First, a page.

8 Books You Never Realized Were Based On Other Books

As the saying goes, "good artists copy, great artists steal." Pablo Picasso was likely talking about painters when he said this, but it can be applied to other mediums, too. Even writing. In fact, that saying might be more true than we as readers have ever realized. Some of the most famous and popular novels around, long considered classics in their own right, are books based on other books. It seems impossible that something as dense and literary as Ulysses could be based upon anything than James Joyce's own mind, but alas.

Writing books based on other works doesn't seem like such a far-out idea now. I mean, fan fiction is a celebrated way of life, and a great way to practice your writing skills with characters you already love. Maybe these classic authors were writing fan fiction, without even realizing it! It would actually make sense. I mean just imagine James Joyce loving The Odyssey so much he tried to emulate it in his own writing. Can't say we've never been there, all these years later.

No matter what the case was, there are some pretty surprising instances of books being based on other existing books. Here are 8 books you never knew were based on other books.

1. Ulysses by James Joyce

The amazing Ulysses is actually based on Homer's The Odyssey. Whether you've read one or both of these classics, you probably know that they are both immense, incredibly dense, and about men on a journey; what you might not have noticed upon a first read, are the similarities between Leopold Bloom and Odysseus, Molly Bloom and Penelope, and Stephen Dedalus and Telemachus.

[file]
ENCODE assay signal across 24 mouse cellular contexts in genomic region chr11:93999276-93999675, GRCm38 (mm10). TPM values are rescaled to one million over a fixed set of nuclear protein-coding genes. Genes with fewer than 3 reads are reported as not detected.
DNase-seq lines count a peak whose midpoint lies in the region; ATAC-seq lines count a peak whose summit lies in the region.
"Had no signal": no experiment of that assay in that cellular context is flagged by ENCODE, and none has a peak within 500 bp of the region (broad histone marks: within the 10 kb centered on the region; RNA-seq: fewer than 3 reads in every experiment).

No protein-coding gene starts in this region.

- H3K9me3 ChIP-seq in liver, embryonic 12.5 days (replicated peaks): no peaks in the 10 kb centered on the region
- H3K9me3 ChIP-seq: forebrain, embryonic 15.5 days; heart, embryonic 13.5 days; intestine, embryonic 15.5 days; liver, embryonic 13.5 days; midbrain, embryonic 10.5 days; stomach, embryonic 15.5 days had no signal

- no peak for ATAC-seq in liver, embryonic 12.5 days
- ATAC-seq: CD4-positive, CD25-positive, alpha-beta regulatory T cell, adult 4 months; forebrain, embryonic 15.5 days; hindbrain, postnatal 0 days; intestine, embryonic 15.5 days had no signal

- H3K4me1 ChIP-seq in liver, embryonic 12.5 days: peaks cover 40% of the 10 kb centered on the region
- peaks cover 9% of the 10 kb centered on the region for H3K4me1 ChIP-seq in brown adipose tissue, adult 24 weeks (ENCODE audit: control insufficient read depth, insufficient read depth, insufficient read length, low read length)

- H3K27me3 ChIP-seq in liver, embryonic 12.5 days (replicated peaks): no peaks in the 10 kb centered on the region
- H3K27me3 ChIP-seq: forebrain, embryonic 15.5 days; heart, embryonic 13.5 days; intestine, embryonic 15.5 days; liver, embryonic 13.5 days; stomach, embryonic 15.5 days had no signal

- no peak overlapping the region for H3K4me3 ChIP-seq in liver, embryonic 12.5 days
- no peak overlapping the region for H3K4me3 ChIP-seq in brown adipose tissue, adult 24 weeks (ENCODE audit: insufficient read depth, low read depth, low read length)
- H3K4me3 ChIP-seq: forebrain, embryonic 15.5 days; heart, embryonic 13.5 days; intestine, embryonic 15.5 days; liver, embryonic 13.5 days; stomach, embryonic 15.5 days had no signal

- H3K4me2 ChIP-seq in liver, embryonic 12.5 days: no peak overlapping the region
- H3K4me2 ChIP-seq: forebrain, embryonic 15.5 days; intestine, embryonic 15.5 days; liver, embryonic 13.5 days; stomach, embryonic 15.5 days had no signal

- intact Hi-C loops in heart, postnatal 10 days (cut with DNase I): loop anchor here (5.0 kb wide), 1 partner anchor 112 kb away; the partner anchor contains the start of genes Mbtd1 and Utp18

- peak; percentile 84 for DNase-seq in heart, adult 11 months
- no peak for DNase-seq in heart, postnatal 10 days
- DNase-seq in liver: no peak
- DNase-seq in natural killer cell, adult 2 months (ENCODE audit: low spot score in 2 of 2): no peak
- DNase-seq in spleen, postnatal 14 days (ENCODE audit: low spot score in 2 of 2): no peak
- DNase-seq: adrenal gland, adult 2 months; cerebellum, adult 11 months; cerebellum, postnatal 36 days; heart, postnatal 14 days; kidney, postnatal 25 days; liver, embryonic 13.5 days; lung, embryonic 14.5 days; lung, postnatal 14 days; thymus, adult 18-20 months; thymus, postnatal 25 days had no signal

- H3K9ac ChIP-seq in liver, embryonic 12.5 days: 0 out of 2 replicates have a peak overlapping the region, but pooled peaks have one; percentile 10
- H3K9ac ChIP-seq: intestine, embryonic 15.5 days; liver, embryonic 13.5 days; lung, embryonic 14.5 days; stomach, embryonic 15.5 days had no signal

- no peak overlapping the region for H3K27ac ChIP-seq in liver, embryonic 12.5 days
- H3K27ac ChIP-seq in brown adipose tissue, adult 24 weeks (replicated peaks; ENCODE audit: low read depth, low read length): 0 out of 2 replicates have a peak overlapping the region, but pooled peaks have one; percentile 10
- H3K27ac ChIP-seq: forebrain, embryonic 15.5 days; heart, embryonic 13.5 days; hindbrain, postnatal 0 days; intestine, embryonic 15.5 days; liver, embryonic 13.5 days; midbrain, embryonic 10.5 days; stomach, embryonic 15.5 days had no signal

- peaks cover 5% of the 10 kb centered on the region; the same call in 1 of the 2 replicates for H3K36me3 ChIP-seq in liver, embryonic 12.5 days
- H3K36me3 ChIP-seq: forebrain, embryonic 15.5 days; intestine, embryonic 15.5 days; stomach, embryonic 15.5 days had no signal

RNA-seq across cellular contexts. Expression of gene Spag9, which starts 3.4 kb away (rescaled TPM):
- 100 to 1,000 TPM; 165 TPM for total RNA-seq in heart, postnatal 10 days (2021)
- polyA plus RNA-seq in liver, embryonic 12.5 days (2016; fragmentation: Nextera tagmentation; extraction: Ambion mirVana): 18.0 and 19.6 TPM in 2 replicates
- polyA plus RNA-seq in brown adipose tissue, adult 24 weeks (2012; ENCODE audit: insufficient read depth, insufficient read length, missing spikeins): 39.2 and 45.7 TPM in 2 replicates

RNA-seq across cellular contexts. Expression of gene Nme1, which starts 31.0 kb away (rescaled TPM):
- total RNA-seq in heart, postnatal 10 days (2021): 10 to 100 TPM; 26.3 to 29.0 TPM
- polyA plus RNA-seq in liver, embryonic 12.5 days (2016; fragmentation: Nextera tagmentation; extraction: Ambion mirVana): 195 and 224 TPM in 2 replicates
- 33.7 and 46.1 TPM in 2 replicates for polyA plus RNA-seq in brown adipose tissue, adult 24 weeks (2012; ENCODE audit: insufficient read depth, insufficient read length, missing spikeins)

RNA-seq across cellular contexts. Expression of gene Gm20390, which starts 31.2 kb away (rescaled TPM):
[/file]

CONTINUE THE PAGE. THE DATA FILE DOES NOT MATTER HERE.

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2. Belzhar by Meg Wolitzer

Meg Wolitzer's first YA novel was actually loosely based on (and definitely inspired by) Sylvia Plath's The Bell Jar. Belzhar is a play on "Bell Jar," and the topics of mental health, depression, and institutions are definitely a give away to the world of Plath's The Bell Jar.

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3. Madame Bovary by Gustave Flaubert

Gustave Flaubert's Madame Flaubert is based on the notorious English major nightmare (I mean classic), Don Quixote. Madame Bovary is a romantic take on Don Quixote, but once you realize it, you won't be able to un-see it while you read.

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4. A Thousand Acres by Jane Smiley

Beloved author Jane Smiley based her Pulitzer Prize winning novel, A Thousand Acres on Shakespearean classic, King Lear. From the plot to the characters (Larry = Lear, Caroline = Cordelia, etc.), the similarities are actually pretty hard to miss once you know to look for them!

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5. On Beauty by Zadie Smith

On Beauty, Zadie Smith's novel of different, though intertwined families, was loosely based on the E.M. Forster classic, Howard's End . The similarities are in the details in this one: the setting is very similar, as are some of the plot details.

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6. The Innocents by Francesca Segal

Another work of contemporary fiction based on a beloved classed: The Innocents, as hinted at in the title, was based on Edith Wharton's The Age of Innocence. Even the dress on the cover brings reders back to the bygone era depicted in an Edith Wharton novel!

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7. Flaubert's Parrot by Julian Barnes

The writer's copying writer's trend is really more of a circle of life, when you think about it. Flaubert based Madame Bovary on Don Quixote, and years later, Julian Barnes based his own novel on Gustave Flaubert's work, namely, his short stories in Three Tales.

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8. Wide Sargasso Sea by Jean Rhys

Jean Rhy's gorgeous writing is enough to make her stand out on her own, but this one is actually based on a classic: Jane Eyre!

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